Tuesday, 19 July 2016

Historical Romance

     Hnnnyeah, it’s not for me. If I want history, I’ll read a book by a historian. If I want romance… be grateful you can’t see my face right now, because romance can fucking fuck off and do one as far as I’m concerned. I am not at home to Mr Hopeless Romantic (that said, if anyone fancies wining and dining, I’m more than happy to watch you eat whilst I sink a bottle of Chenin Blanc). So no. No historical romance here, thank you.

     And no historical romance when it comes to the past either. I’m bored with it. More than bored, actually. I’m tossily fecking pissed off with it. There seems to be a strand of people who can’t accept that A Small Thing is just A Small Thing. I’m talking mostly about graffiti, of course, because that’s what I do, but you can apply it to pretty much any Old Thing that people talk about. An old building can’t just be an old building, no; it has to have a bedroom that Elizabeth I reputedly slept in. An old book can’t just be an old book; it has to have reportedly once belonged to Shakespeare. Strange markings on church walls weren’t caused by a dangling light pull installed in 1973, but instead hint at some mysterious occult practises that may relate to tales of witchcraft in the village during the 16th century.

     People often preface these evidenceless suppositions with ‘it is tempting to imagine…’ or ‘it is entirely possible that…’ or to put it another way ‘I don’t like not knowing everything, so I’m going to make up some complete bollocks, based on nothing other than a) my own inability to accept we’ll probably never know the truth and b) that I insist on everything being significant and important because I’m scared that I am myself insignificant and unimportant’. Which would be a bit of a long-winded way to start a sentence to be fair. I privately refer to these people as ‘Pritchards’, thanks to a certain book [dark mutterings]

     I can understand why. People like certainty, facts, neat little endings, and links to Big And Important Events. When they encounter a piece of history that on the face of it isn’t clear cut or glamorous (in their opinion), they feel a little disappointed and their mind issues an ‘…oh’. The temptation to therefore make something seem more than it is appears to be fairly universal. And nowhere is this more true than with graffiti. I’m going to contradict myself slightly here by saying that all graffiti has meaning. All of it, from the humblest spraypainted tag to the most beautiful and impressive 14th Century SHIP GRAFFITI!!! If it didn’t have any meaning, it wouldn’t exist. If someone creates something by a deliberate action, it intrinsically has meaning, even if that meaning is only known by the hand that created it and the reasons behind it leave every other soul on the planet baffled. So even just a pair of initials on a school playground wall has/had meaning. Where the problems seem to arise is in determining what the meaning is.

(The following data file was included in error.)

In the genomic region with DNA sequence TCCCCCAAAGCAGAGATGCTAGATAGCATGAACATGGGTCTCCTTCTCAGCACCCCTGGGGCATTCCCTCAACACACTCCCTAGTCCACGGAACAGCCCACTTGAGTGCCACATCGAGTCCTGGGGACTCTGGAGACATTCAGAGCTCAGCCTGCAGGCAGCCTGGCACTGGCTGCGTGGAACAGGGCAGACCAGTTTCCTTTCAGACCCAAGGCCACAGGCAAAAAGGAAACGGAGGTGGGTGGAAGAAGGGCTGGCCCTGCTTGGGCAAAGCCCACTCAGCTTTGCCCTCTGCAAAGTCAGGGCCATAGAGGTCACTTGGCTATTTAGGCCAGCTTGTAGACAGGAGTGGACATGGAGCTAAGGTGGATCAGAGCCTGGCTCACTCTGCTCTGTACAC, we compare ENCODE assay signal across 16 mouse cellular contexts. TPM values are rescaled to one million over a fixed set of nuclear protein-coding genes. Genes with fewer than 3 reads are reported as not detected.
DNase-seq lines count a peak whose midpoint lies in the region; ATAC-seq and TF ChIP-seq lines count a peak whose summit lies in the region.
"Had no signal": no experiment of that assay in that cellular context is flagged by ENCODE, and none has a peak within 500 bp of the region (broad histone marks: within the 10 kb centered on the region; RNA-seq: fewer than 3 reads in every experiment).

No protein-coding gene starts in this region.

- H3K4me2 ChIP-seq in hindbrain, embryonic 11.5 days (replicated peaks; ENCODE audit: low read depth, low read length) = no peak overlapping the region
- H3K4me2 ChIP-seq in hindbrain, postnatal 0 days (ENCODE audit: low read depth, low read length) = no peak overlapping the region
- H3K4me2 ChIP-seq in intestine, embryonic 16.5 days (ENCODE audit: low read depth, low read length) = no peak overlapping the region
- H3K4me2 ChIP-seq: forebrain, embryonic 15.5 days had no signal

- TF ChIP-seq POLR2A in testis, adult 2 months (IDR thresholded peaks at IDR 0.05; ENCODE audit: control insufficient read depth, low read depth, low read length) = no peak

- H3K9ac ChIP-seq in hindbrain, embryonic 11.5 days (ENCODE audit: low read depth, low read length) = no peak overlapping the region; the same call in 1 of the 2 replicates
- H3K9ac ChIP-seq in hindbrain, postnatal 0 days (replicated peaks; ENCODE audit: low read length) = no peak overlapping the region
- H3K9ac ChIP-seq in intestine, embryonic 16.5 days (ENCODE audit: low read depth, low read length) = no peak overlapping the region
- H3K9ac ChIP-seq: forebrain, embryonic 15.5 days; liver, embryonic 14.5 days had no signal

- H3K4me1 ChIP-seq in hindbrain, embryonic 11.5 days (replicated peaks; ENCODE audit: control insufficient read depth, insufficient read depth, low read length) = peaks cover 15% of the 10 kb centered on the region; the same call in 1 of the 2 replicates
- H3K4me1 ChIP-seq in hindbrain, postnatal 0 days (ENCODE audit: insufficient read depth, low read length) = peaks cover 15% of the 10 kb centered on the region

Let’s take those initials, shall we? We can guess at the age of them by how weathered and smooth the stone around them has become. We can guess at the age of the person who carved them by how high they are, and the fact that they’re in a school playground. We can observe that they are surrounded on every side by similar initials, and nod sagely that yes, graffiti attracts graffiti. Meaning? That’s a bit trickier. It’s just a very human thing to do. To say, in the phrase I try to avoid but never bloody do, ‘I was here’. There are other things we could add, about how people copy others, how it’s ‘just what you do’, we could speculate that the child who created it may perhaps have been experiencing upheaval in their life and wanted to make some part of themselves more permanent. But ultimately, it is just a pair of initials on a wall. Does that make it any less interesting? Any less meaningful? For me, no. For others, yes. For others still, it’s clearly the sign of some cult that brainwashed children in the 1970s and forced them to create physical damage to buildings associated with authority in an attempt to bring down society to achieve anarchy in the UK.

     I wish I was making that sort of bollocks up (I did, to be honest), but it’s actually just an extension of so many comments and wild speculating that I read again and again when it comes to graffiti. A cross found in a church porch can’t be a straightforward as a record of a transaction or agreement. It has to be related to pilgrims, even when there’s no record of pilgrims ever visiting, or even a nearby shrine. A tally chart can’t just be a basic tally chart of someone who needed a handy surface to keep a record on at some point prior to 1500. No, it has to be the record of deaths from the plague during an outbreak in the village in 1426. A drawing of someone in a hood is actually a satirical representation of the Archbishop of Canterbury, based upon one piece of marginalia written by someone hundreds of miles away at the time, and whose handwriting is dodgy enough that it’s possible to read key words in four different ways. Or, it’s just someone in a hood. A woman carved into the walls of Norwich Castle isn’t just another carving of a person, she’s there for good fortune, significance, importance, wild speculation, theories that make no sense and are based upon no actual evidence other than the person who’s talking about her determined to prove that actually it means more than that because ‘I’m clever too, you know!’

     Think I’m exaggerating? Here’s one I actually didn’t make up. 

Look! A graffito of a… hat.